The prestigious British medical journal The Lancet has published an article by a University of Colorado infectious disease scientist concluding vaccine mandates should be reconsidered in light of studies finding the vaccines are not stopping transmission of the SARS-CoV-2 virus.
Carlos Franco-Paredes of the University of Colorado’s Division of Infectious Diseases, wrote that “the impact of vaccination on community transmission of circulating variants of SARS-CoV-2 appeared to be not significantly different from the impact among unvaccinated people.”
“The scientific rationale for mandatory vaccination in the USA relies on the premise that vaccination prevents transmission to others, resulting in a ‘pandemic of the unvaccinated,” he noted. “Yet, the demonstration of COVID-19 breakthrough infections among fully vaccinated health-care workers (HCW) in Israel, who in turn may transmit this infection to their patients, requires a reassessment of compulsory vaccination policies leading to the job dismissal of unvaccinated HCW in the USA.”
Franco-Paredes cited a U.K. study published last October he believes should have an impact on vaccination policies.
It found, as WND reported, that people vaccinated against COVID-19 were as likely to spread the delta variant to contacts in their household as those who had not been vaccinated.
Scientists, including researchers at the Imperial College of London, studied 621 people in the United Kingdom who had mild COVID-19 and found that the peak viral load of the vaccinated was similar to the unvaccinated.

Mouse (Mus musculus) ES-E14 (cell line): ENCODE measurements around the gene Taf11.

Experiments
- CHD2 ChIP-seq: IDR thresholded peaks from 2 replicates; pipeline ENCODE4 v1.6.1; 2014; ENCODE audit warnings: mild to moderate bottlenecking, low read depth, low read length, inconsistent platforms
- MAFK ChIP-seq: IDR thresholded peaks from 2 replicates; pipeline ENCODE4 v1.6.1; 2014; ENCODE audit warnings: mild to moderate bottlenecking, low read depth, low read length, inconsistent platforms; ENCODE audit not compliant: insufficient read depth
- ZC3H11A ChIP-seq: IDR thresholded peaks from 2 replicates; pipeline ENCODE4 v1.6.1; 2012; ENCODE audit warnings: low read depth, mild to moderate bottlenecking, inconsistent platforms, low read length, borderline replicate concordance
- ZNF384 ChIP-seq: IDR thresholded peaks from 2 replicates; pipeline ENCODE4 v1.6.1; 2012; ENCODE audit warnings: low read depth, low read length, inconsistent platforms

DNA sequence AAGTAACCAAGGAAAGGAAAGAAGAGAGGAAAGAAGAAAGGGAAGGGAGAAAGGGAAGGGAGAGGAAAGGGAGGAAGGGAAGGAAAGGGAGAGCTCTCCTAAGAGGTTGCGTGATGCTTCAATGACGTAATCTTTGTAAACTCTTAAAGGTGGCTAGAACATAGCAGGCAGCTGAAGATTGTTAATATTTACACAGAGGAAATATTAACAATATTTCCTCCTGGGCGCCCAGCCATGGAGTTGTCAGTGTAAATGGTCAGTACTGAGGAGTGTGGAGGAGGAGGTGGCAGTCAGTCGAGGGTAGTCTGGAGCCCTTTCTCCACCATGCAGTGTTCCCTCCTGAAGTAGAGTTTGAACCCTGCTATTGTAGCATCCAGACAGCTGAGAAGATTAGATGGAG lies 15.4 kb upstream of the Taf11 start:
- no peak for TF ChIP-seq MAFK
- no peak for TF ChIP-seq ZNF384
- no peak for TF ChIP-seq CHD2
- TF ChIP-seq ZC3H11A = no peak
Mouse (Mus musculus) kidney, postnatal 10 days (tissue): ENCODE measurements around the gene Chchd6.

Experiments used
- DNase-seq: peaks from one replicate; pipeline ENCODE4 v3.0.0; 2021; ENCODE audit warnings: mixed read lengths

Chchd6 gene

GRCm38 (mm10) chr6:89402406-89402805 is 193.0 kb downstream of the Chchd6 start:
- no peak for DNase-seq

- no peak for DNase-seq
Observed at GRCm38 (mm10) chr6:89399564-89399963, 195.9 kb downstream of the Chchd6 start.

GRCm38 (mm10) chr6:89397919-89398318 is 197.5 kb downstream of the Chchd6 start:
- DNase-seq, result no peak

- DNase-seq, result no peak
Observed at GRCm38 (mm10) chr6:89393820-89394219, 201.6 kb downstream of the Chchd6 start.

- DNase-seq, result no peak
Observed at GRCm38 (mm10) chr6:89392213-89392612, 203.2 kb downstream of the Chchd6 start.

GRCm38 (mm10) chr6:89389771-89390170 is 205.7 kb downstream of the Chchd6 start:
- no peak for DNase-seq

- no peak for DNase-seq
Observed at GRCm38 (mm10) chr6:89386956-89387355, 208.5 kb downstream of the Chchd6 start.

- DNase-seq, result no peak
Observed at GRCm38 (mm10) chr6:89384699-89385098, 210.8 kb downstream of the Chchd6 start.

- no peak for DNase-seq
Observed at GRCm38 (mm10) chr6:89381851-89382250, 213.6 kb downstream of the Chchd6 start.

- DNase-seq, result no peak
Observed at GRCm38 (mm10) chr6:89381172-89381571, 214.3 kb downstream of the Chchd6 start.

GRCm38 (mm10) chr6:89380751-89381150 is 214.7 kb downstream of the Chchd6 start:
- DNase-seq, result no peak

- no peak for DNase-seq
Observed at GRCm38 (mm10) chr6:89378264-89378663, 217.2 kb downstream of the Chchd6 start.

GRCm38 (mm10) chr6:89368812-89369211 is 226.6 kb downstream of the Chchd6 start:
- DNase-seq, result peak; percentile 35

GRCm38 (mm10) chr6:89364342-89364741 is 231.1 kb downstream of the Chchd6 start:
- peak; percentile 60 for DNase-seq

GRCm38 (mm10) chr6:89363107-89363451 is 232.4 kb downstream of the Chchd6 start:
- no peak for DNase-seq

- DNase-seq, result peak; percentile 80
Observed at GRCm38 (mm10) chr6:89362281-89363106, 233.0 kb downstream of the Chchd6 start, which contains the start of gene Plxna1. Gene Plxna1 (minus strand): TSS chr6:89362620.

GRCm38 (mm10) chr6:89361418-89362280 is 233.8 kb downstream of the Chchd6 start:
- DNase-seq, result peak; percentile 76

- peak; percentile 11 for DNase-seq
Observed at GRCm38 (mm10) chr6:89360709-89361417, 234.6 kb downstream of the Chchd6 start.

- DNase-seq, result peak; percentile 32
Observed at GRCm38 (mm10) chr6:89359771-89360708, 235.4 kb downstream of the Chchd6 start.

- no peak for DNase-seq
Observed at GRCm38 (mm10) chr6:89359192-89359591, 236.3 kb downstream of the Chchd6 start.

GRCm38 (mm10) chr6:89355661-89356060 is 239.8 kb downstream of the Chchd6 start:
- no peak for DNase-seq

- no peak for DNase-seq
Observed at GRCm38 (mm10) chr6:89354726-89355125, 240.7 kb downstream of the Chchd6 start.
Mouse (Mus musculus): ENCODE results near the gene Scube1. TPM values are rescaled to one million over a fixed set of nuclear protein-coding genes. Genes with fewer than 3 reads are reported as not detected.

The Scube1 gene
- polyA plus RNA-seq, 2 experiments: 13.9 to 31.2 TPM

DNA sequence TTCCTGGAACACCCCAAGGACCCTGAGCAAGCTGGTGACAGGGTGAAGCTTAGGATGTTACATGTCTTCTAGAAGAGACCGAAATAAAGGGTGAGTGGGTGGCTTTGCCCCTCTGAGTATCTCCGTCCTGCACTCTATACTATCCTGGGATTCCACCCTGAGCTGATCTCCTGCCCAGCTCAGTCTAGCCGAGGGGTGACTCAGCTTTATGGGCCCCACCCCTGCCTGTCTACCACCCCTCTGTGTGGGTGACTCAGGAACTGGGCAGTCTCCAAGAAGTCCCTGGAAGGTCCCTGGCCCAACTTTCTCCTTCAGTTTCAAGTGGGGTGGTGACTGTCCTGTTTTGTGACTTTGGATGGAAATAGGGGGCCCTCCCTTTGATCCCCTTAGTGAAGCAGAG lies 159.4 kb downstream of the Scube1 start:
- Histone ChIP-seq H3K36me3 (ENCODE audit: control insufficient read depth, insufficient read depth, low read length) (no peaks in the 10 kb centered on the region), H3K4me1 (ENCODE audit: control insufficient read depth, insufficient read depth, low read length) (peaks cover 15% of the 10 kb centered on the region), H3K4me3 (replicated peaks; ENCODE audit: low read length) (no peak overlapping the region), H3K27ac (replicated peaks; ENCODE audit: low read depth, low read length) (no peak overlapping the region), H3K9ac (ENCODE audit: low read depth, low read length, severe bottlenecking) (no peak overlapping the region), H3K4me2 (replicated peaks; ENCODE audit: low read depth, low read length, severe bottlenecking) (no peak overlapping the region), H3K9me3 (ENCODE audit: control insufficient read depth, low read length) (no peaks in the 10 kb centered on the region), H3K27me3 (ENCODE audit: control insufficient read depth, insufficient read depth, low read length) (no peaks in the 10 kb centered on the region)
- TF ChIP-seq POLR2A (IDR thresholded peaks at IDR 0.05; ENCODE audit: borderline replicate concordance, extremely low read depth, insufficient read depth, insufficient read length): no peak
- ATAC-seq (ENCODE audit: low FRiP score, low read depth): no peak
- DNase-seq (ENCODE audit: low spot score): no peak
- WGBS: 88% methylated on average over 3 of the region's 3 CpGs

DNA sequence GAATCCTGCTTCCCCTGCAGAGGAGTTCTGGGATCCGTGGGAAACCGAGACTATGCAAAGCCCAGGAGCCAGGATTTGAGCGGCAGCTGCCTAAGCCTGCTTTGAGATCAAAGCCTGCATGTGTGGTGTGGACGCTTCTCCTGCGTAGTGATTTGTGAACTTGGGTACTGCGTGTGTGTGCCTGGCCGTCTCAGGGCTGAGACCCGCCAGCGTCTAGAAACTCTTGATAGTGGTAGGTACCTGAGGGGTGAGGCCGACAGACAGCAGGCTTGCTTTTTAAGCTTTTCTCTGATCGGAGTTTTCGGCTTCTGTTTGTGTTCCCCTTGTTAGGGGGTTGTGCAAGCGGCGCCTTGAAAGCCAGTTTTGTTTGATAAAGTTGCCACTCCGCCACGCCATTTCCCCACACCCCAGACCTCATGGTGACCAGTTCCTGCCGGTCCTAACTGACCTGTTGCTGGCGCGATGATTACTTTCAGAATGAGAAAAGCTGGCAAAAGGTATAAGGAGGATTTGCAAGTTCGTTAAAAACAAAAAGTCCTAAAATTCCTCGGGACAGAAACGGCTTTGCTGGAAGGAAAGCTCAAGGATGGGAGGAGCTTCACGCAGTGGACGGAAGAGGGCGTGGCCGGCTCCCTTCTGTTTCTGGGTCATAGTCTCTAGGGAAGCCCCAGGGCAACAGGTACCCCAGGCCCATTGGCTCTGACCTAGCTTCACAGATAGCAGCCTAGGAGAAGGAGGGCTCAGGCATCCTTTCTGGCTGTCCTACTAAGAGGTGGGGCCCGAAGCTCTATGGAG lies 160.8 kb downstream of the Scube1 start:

And there are further studies showing the viral load in the upper airways of the lungs is similar in vaccinated and unvaccinated individuals.
The Colorado researcher cited an investigation by the Centers for Disease Control and Prevention of an outbreak of COVID-19 in a Texas prison that found there was no difference in the presence of infectious virus in the nasopharynx of vaccinated and unvaccinated individuals.
And researchers in California, similarly, observed no major differences in viral loads between vaccinated and unvaccinated individuals, even in those with proven asymptomatic infection.
“Thus,” Franco-Paredes wrote, “the current evidence suggests that current mandatory vaccination policies might need to be reconsidered, and that vaccination status should not replace mitigation practices such as mask wearing, physical distancing, and contact-tracing investigations, even within highly vaccinated populations.”
This week, in the wake of growing acknowledgment that the shots don’t prevent infection, along with worker shortages and a Supreme Court ruling, Johns Hopkins professor Dr. Marty Makary said it’s time to bring back workers who were fired for not being vaccinated.
And companies and public health officials should apologize, he wrote in the Wall Street Journal.
“Public-health officials ruined many lives by insisting that workers with natural immunity to Covid-19 be fired if they weren’t fully vaccinated. But after two years of accruing data, the superiority of natural immunity over vaccinated immunity is clear,” Makary said.
“It’s time to reinstate those employees with an apology,” Makary wrote.
He said the efficacy of natural immunity against COVID-19 should not be a surprise, as many past studies have shown that infection with other coronaviruses such as SARS and MERS confers lasting immunity.
Makary cited a study published in May 2020 that show COVID-recovered monkeys that were exposed again to the virus didn’t get sick.”Public-health officials have a lot of explaining to do,” he said.
“We know public health officials like Dr. Rochelle Walensky and Dr. Anthony Fauci won’t be doing any apologizing, but maybe there’s a chance large employers will do the right thing.”